The massacre at the Lonmin mine made me look at the frequency of massacres in Africa - especially South Africa - through the years. It seems to me that massacres occur more frequently in Africa than anywhere else in the world. Could it be that mass murders of civilians are part of the African psyche or is it simply a convergence of unfortunate circumstances?
Let us go back in the sorry history of massacres in Africa to look for answers.
Shaka the instigator of mass murder
The savagery of Shaka's rule and expansionist policies are well known. Arguably the worst massacre instigated by him occurred shortly after his mother Nandi died. According to reputable historians he used his grief to get rid of rivals, as well as anybody who broke mourning taboos thought up by Shaka himself.
He condemned individuals on the spur of the moment and with a calculated callousness for offenses such as sneezing when he was talking or making him laugh when he wanted to be serious. Victims were usually clubbed to death and their bodies left in the veld for the vultures, which became known throughout Zululand as 'the king's birds'.
Can we then say that this tendency to massacre enemies at the drop of a hat is an inherent trait of the Zulu nation and the reason we live in such a violent society? I think that would be an over-simplification of a very complex situation. It is exactly such generalisations that led to colonial and apartheid policies.
The massacre of Piet Retief and his companions by Dingane
"I see that every white man is an enemy to the black, and every black man an enemy to the white, they do not love each other and never will." King Dingane to Richard Hulley, February 1838
The tragic events on 6th February 1838 at Mgungundlovu, Dingane's stronghold in Zululand were, in hindsight, inevitable. There seems little doubt that Dingane was convinced that the Voortrekkers were intent on invading his domain and even that they were planning to kill him. This puts an entirely different spin on the history I was taught at school.The fact remains that 70 Voortrekkers and their servants were brutally and savagely beaten to death on that fateful day.
"What happened at Mgungudlovu was not - as was written in old Eurocentric history books that were overly sympathetic towards the Voortrekkers - the savage murder by a barbaric African monarch of well-meaning, peace-loving Christians. Instead it was a well-planned pre-emptive attack by the Zulus on the Voortrekkers. That is the importance of the event. This does not whitewash Dingane and his councillors. The massacre of Retief and his companions was certainly done in a most brutal way, after luring the Voortrekkers into a deadly trap.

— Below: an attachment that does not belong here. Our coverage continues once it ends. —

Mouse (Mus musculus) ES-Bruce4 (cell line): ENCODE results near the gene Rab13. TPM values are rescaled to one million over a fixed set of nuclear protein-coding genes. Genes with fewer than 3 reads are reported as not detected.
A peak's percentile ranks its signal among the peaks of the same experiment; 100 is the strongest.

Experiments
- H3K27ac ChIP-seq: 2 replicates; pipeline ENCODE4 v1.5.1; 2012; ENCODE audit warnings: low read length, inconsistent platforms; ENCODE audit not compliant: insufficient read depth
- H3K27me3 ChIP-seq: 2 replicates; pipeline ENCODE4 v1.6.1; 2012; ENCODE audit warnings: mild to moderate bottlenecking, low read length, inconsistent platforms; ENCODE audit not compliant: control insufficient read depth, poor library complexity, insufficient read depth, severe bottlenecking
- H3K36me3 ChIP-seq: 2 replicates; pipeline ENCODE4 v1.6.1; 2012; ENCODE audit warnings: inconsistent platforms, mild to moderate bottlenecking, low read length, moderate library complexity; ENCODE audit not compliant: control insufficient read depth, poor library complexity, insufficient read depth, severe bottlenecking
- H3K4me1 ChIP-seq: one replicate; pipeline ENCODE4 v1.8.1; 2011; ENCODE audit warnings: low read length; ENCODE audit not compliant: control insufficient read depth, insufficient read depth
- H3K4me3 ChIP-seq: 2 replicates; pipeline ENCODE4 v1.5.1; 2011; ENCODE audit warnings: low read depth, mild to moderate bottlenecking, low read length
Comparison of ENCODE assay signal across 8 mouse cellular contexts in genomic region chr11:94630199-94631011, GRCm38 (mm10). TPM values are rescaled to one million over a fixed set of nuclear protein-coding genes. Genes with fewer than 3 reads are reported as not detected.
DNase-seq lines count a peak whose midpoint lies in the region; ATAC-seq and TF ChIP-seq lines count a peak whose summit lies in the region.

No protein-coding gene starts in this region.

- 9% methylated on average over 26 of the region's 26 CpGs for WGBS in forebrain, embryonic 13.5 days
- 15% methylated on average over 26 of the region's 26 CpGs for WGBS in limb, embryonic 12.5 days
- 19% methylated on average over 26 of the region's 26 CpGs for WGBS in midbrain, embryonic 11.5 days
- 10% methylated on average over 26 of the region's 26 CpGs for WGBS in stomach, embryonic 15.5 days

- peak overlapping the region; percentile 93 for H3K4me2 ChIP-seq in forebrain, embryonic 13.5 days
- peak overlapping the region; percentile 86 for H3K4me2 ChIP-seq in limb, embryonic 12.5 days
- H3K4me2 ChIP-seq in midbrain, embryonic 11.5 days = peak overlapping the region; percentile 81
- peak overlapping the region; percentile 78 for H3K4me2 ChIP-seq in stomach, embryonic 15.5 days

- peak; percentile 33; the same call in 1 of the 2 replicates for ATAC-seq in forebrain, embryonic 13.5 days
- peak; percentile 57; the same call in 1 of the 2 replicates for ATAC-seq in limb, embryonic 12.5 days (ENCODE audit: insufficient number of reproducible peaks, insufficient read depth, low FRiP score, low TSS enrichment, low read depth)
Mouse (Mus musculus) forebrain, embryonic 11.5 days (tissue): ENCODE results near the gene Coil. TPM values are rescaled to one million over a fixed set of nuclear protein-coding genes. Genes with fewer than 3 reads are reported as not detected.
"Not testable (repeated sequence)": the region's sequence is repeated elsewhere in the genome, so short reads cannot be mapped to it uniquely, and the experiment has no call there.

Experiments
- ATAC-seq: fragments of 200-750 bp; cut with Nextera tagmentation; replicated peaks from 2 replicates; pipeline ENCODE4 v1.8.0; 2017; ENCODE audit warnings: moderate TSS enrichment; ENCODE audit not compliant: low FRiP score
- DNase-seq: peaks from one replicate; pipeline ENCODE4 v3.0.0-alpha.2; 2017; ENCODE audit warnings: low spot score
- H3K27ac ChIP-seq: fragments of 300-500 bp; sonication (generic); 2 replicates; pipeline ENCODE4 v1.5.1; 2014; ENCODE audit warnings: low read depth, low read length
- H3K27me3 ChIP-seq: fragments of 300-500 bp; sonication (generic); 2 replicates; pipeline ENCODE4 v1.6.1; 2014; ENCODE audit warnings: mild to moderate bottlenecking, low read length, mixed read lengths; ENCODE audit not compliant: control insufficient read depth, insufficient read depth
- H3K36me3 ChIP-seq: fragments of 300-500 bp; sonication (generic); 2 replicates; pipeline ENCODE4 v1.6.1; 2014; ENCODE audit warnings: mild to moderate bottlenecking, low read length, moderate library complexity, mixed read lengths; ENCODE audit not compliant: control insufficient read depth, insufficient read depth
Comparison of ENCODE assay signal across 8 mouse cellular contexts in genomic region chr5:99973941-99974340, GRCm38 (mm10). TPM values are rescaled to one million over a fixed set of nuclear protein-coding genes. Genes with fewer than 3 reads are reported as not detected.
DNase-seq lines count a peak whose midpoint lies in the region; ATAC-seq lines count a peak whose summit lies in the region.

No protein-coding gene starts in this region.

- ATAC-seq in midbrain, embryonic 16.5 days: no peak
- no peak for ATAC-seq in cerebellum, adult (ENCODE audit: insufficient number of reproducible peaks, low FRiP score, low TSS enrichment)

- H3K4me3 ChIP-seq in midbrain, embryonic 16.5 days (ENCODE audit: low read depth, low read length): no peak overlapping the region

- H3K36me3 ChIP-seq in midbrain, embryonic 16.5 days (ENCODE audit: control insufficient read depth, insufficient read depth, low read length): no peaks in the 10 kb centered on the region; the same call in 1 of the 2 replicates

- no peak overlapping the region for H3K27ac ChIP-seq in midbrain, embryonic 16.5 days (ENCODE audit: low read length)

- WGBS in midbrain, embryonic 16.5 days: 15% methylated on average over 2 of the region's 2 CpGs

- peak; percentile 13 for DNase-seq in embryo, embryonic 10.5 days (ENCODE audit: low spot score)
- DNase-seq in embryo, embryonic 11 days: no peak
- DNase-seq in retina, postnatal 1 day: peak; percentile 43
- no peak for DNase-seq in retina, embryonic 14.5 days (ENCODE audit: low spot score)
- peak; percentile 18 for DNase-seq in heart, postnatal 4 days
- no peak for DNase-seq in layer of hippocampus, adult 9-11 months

"Dingane was undoubtedly guilty of foul play, even treachery. Nobody can be excused for murdering a visitor and his companions in cold blood after signing an agreement with them and then inviting them to a farewell feast. But that was how Dingane's personality operated. He had previously, to mention only one example, gained supreme power in the Zulu kingdom when he murdered his half-brother Shaka by stabbing him in the back."(Jackie Grobler: Historia vol.56 no.2 Durban Nov. 2011)
Can we then deduce from history that conflicts of interest in Africa will always end up in massacres? Is it then in the very nature of the African personality to kill, rather than negotiate? Was the negotiated settlement reached in South Africa after Nelson Mandela's release a flash in the pan, never to be repeated again? These are rhetorical questions that will only be answered in our future.
I will not go into detail about the massacres resulting from the hatred between the Hutus and Tutsis in Zaire ending in the brutal genocidal killing of hundreds of thousands of innocent people. Suffice it to say that the hatred was certainly blown up to a full-blown genocide by something as simple as one radio station spewing hate speech. Neither will I elaborate on the massacres perpetrated in Matabeleland by Mugabe's goons, nor all the other atrocities against humanity in virtually every country in Africa in the last 50 years.
Daily massacres in South Africa